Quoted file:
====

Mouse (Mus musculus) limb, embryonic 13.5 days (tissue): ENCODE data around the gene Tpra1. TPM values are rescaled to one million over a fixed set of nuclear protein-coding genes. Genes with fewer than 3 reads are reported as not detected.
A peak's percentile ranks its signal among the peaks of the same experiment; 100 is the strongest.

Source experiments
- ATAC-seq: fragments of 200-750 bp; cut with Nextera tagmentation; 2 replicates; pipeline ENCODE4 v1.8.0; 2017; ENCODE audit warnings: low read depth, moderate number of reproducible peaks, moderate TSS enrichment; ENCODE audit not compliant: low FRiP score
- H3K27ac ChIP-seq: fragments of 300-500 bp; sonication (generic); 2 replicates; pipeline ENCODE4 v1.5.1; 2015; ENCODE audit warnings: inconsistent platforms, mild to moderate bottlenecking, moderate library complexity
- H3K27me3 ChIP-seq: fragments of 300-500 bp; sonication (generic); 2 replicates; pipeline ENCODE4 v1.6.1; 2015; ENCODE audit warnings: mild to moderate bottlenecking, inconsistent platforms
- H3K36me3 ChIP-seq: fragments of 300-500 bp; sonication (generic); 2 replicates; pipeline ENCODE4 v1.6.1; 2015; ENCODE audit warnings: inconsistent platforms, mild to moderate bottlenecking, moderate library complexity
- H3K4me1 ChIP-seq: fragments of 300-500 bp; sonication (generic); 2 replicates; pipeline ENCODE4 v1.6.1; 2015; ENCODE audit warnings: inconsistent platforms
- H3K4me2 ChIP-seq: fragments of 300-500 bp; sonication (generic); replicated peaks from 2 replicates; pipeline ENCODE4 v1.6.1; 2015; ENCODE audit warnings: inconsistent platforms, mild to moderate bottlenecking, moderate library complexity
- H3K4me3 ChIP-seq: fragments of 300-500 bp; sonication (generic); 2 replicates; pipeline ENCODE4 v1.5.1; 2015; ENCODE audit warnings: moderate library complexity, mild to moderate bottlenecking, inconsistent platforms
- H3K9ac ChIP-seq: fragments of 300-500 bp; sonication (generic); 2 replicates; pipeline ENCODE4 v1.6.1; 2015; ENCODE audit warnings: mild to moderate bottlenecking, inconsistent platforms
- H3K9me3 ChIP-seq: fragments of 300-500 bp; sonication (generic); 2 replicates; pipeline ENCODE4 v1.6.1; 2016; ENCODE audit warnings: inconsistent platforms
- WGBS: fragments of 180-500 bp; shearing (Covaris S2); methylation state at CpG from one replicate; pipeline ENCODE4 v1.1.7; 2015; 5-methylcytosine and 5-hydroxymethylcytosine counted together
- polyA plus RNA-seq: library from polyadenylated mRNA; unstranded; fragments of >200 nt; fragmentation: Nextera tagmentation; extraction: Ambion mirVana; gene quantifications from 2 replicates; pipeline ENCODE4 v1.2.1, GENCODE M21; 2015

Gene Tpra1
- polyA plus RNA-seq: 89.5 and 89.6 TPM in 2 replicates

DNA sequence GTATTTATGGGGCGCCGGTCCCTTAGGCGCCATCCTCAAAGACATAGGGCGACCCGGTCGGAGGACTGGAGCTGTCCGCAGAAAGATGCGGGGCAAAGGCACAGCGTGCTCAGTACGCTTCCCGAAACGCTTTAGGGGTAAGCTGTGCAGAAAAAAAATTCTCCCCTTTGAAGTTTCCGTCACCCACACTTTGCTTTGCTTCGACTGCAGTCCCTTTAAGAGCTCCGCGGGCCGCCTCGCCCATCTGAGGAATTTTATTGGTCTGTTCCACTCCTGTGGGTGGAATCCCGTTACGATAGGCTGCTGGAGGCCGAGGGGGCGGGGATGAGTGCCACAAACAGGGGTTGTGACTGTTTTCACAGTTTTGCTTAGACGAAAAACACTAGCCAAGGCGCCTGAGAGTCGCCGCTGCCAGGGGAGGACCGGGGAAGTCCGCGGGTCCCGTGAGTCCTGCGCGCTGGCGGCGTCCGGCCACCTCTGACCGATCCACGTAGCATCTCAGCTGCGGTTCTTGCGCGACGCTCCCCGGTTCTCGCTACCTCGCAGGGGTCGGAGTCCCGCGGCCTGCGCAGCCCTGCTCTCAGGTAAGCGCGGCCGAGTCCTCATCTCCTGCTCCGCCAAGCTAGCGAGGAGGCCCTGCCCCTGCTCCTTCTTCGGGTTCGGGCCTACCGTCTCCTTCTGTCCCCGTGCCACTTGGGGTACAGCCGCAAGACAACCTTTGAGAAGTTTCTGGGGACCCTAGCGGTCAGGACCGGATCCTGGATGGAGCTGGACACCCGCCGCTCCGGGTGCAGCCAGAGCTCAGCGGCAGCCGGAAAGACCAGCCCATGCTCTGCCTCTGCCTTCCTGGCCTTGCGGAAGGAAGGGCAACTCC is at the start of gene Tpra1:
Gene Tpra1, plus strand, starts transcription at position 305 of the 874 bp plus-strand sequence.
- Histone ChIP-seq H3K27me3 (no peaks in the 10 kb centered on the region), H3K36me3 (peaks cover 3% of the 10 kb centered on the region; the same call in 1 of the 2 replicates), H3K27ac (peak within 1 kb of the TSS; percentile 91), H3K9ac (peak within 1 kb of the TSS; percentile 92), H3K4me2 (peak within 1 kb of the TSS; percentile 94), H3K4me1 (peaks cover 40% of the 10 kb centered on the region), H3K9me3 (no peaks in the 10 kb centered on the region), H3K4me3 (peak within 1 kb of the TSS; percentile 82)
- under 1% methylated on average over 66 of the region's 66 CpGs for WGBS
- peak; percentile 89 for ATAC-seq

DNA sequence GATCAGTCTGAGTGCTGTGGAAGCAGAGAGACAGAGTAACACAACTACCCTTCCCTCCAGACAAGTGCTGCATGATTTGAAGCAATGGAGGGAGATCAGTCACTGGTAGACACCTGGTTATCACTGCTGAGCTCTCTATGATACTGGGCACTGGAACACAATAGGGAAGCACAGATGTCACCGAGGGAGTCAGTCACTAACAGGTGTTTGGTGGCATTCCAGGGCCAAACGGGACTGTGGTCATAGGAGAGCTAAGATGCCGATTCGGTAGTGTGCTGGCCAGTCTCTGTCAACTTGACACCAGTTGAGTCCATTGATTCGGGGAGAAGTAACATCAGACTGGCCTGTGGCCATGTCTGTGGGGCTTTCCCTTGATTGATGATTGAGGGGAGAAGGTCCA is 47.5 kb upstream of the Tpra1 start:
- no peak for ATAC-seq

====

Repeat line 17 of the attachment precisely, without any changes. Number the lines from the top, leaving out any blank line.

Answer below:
DNA sequence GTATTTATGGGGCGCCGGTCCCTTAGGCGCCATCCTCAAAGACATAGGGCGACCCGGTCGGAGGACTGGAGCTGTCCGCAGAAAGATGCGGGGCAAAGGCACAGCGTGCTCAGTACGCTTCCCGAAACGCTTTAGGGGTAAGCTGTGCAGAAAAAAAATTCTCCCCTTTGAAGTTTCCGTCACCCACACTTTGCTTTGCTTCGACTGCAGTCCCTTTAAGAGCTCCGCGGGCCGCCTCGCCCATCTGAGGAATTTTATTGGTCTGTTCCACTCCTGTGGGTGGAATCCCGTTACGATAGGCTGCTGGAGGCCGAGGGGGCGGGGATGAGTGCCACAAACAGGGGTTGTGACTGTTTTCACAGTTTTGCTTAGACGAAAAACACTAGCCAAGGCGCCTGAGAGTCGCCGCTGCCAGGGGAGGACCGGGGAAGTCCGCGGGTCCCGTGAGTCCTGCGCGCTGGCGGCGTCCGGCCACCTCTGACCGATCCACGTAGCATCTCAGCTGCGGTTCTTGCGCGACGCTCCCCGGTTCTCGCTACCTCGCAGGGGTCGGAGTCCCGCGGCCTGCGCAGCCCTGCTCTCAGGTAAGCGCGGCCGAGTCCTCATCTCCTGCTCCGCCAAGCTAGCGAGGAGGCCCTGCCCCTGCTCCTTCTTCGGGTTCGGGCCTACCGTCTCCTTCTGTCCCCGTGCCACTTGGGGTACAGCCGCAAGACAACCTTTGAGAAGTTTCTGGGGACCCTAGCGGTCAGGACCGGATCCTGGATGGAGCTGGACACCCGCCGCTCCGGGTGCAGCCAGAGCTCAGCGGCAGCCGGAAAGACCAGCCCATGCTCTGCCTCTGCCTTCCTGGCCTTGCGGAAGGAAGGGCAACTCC is at the start of gene Tpra1: